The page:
Women with supportive families have more positive body image and are not pressurised by thin and beautiful ideal

Women with supportive families have more positive body image and are not pressurised by 'thin and beautiful' ideal

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UPDATED:

12:30 GMT, 11 May 2012

Past research found between 25 per cent and 40 per cent of U.S. students experience negative body image

Past research found between 25 per cent and 40 per cent of U.S. students experience negative body image

With the numbers of eating disorders on the rise, many believe women are feeling more pressure than ever to be thin.

But a new study claims that supportive families can help combat social pressures which cause people to focus unduly on appearance and unrealistic ideals.

Findings showed that levels of emotional support affected the way participants viewed their bodies.

Those with a strong network of family and friends demonstrated a more
positive outlook and were better equipped to deal with stressful situations.

Lead researcher Shannon Snapp of the University of Arizona said: 'It is particularly important for women to develop a sense of
self-worth that is not solely based on appearance, and to build
resilience to pressures they may receive from family, friends and the
media.'

Researchers gave 301 first-year university
students questionnaires, focusing on young women who are likely to be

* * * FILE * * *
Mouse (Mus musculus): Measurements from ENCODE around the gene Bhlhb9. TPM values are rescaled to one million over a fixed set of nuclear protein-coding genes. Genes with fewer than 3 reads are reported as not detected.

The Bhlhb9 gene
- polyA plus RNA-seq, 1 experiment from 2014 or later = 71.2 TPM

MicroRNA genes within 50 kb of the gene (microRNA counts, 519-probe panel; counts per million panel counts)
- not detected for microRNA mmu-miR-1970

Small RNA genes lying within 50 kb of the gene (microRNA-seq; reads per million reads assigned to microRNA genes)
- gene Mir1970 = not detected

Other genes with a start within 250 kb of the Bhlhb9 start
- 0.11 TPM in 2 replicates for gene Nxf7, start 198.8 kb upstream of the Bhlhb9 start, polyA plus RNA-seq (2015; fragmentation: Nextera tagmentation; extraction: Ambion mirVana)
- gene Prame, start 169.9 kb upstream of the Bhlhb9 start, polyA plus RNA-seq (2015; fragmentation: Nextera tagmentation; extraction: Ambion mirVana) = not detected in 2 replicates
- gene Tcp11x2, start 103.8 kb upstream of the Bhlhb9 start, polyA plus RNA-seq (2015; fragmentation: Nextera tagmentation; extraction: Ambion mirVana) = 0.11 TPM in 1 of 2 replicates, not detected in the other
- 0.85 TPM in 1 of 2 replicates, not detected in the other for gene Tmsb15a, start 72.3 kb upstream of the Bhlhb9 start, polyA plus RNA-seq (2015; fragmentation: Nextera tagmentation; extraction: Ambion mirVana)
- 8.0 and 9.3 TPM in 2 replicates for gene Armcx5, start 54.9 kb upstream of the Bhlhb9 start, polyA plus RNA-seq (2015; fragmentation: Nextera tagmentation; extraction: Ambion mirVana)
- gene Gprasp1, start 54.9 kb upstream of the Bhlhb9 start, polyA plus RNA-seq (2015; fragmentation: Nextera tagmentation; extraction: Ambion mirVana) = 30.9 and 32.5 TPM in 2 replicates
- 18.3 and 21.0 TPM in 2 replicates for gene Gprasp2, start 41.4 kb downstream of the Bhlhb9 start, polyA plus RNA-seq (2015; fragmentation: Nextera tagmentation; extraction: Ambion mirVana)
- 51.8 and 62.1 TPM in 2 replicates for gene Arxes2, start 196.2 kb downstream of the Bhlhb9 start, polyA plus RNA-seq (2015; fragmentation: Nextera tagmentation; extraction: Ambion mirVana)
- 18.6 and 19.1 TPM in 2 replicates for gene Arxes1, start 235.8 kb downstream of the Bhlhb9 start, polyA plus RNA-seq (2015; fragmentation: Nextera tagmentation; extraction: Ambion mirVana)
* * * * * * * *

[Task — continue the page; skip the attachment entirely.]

self-conscious.

The outcomes suggested that family
support and low levels of pressure to be thin are linked to the
rejection of the 'thin and beautiful' ideal, positive views of physical
appearance, and effective stress-busting strategies.

To help young people at risk of
eating disorders and negative body image, the researchers suggest that
prevention programs should include ways to make them become comfortable with
the multiple, and often contradictory, expectations placed on them.

In addition, they recommend exercise and a healthy diet as methods to overcome poor self-image.

Past research has shown between 25 percent and 40 per cent of U.S. students experience negative body image and eating problems.

The
NHS reports that around 1 in 250 women and 1 in 2,000 men will
experience anorexia nervosa at some point, while bulimia is around five
times more common.

The latest findings were published in the journal Sex Roles.